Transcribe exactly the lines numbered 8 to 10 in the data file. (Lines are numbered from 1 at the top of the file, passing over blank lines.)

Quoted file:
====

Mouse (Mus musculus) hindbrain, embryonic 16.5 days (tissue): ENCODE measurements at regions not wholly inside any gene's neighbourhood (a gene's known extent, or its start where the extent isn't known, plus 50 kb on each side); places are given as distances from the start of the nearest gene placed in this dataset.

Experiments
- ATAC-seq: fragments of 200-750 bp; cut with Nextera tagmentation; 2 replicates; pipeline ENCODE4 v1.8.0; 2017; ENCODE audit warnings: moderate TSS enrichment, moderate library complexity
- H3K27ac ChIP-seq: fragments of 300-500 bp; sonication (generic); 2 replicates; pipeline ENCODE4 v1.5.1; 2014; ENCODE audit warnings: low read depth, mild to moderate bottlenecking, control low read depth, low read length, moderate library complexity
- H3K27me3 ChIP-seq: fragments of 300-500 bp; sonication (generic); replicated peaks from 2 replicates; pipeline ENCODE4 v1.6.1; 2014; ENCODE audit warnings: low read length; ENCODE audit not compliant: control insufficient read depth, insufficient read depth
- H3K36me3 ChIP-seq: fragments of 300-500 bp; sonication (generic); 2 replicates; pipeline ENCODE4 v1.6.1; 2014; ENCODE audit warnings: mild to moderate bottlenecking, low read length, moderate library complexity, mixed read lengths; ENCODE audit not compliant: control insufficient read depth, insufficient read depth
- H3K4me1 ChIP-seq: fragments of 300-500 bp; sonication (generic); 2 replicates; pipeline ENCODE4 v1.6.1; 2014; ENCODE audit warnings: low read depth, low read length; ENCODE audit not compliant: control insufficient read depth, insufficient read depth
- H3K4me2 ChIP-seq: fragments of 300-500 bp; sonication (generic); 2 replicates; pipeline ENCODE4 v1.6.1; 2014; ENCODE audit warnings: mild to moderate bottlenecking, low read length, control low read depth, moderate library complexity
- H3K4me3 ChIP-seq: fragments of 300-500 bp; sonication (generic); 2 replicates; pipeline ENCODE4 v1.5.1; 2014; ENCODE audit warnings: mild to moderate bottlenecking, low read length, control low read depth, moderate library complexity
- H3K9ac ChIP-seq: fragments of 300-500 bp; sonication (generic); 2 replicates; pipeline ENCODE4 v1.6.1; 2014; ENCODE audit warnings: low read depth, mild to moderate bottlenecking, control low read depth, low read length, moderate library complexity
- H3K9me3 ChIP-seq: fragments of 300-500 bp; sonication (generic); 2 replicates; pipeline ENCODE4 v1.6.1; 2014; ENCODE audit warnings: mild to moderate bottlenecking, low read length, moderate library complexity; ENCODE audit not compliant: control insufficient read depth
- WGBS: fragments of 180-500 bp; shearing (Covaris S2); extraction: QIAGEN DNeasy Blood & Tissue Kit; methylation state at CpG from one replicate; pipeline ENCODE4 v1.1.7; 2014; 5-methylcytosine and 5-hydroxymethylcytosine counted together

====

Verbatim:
- H3K4me2 ChIP-seq: fragments of 300-500 bp; sonication (generic); 2 replicates; pipeline ENCODE4 v1.6.1; 2014; ENCODE audit warnings: mild to moderate bottlenecking, low read length, control low read depth, moderate library complexity
- H3K4me3 ChIP-seq: fragments of 300-500 bp; sonication (generic); 2 replicates; pipeline ENCODE4 v1.5.1; 2014; ENCODE audit warnings: mild to moderate bottlenecking, low read length, control low read depth, moderate library complexity
- H3K9ac ChIP-seq: fragments of 300-500 bp; sonication (generic); 2 replicates; pipeline ENCODE4 v1.6.1; 2014; ENCODE audit warnings: low read depth, mild to moderate bottlenecking, control low read depth, low read length, moderate library complexity